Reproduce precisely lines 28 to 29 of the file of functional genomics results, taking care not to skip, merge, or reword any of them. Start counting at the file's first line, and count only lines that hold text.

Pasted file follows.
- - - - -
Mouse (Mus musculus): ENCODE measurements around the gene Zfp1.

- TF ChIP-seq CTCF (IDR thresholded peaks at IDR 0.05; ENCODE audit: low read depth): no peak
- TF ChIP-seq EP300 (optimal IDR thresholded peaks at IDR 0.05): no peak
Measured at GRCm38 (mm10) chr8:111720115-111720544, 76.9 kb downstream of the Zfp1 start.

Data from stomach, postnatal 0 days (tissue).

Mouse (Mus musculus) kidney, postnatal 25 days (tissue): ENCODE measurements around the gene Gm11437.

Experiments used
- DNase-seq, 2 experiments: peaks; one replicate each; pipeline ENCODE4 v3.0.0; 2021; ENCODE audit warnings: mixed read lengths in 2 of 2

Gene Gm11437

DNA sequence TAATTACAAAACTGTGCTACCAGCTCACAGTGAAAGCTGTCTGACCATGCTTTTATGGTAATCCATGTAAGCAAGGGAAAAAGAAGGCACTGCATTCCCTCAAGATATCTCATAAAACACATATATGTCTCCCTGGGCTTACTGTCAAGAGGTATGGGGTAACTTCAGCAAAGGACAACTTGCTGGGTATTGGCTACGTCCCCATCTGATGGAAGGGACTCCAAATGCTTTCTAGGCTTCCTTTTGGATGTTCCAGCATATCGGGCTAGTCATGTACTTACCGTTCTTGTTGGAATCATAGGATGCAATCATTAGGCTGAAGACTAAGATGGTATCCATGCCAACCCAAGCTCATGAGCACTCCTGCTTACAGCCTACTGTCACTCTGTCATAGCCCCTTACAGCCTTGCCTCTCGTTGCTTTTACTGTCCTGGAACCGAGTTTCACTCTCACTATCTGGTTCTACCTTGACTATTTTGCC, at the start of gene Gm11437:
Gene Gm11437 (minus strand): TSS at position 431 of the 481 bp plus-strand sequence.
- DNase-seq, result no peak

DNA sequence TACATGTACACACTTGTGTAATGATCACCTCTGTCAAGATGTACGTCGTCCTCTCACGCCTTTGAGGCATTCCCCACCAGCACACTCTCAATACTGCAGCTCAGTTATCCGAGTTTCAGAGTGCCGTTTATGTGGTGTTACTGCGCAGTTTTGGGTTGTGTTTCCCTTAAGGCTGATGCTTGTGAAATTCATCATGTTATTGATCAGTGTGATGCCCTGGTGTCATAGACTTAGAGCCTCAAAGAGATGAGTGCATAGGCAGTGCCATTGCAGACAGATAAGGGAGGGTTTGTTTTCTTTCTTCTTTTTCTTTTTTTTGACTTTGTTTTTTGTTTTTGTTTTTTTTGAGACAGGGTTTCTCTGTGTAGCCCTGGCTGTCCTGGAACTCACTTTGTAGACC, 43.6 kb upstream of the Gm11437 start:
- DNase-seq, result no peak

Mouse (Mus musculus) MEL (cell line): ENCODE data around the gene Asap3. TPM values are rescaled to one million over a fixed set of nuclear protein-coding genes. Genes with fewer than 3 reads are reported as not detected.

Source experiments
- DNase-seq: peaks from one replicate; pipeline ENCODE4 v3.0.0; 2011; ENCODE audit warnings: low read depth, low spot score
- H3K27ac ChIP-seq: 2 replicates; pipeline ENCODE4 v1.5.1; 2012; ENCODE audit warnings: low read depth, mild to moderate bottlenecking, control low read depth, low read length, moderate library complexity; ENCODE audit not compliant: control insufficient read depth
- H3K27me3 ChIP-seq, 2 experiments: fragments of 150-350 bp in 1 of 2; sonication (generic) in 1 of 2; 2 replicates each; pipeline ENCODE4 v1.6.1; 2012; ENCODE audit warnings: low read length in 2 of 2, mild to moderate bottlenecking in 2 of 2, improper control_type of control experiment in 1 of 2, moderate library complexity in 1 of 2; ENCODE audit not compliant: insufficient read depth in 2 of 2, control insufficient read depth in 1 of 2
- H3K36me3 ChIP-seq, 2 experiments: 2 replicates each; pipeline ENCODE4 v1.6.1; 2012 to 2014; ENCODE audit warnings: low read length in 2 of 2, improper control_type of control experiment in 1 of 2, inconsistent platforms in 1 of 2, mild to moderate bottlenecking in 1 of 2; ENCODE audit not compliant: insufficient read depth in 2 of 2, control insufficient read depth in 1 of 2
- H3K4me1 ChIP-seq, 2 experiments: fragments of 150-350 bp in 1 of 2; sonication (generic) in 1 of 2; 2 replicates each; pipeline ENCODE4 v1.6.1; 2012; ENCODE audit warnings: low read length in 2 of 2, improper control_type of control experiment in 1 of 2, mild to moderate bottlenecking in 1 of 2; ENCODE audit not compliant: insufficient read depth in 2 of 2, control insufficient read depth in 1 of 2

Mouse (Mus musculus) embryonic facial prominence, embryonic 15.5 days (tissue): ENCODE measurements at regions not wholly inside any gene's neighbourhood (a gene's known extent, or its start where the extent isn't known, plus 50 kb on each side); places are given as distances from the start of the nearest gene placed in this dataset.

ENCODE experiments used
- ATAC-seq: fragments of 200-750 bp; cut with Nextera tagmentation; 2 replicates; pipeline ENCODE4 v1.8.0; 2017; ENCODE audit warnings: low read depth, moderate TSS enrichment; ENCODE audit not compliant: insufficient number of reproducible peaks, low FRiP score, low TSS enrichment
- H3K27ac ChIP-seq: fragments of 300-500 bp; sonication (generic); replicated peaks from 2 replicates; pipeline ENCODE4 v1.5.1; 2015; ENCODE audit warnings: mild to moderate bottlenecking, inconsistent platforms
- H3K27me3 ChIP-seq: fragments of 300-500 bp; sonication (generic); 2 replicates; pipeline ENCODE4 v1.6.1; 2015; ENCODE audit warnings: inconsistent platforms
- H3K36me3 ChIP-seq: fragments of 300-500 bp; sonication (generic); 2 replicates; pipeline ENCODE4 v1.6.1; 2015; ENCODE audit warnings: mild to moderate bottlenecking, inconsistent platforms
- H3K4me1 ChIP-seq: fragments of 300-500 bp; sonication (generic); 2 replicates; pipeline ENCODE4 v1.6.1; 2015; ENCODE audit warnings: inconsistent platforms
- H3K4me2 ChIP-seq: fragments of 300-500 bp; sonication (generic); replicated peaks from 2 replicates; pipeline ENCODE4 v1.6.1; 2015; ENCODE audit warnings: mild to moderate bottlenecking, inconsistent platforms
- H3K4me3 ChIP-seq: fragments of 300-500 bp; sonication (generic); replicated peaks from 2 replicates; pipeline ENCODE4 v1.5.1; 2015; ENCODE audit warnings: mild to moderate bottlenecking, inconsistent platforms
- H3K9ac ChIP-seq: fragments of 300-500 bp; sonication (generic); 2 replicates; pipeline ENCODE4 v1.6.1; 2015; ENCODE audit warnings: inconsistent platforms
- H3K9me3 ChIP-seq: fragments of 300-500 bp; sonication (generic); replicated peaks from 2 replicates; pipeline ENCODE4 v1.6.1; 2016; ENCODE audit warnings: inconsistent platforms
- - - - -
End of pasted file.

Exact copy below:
- H3K4me1 ChIP-seq: fragments of 300-500 bp; sonication (generic); 2 replicates; pipeline ENCODE4 v1.6.1; 2015; ENCODE audit warnings: inconsistent platforms
- H3K4me2 ChIP-seq: fragments of 300-500 bp; sonication (generic); replicated peaks from 2 replicates; pipeline ENCODE4 v1.6.1; 2015; ENCODE audit warnings: mild to moderate bottlenecking, inconsistent platforms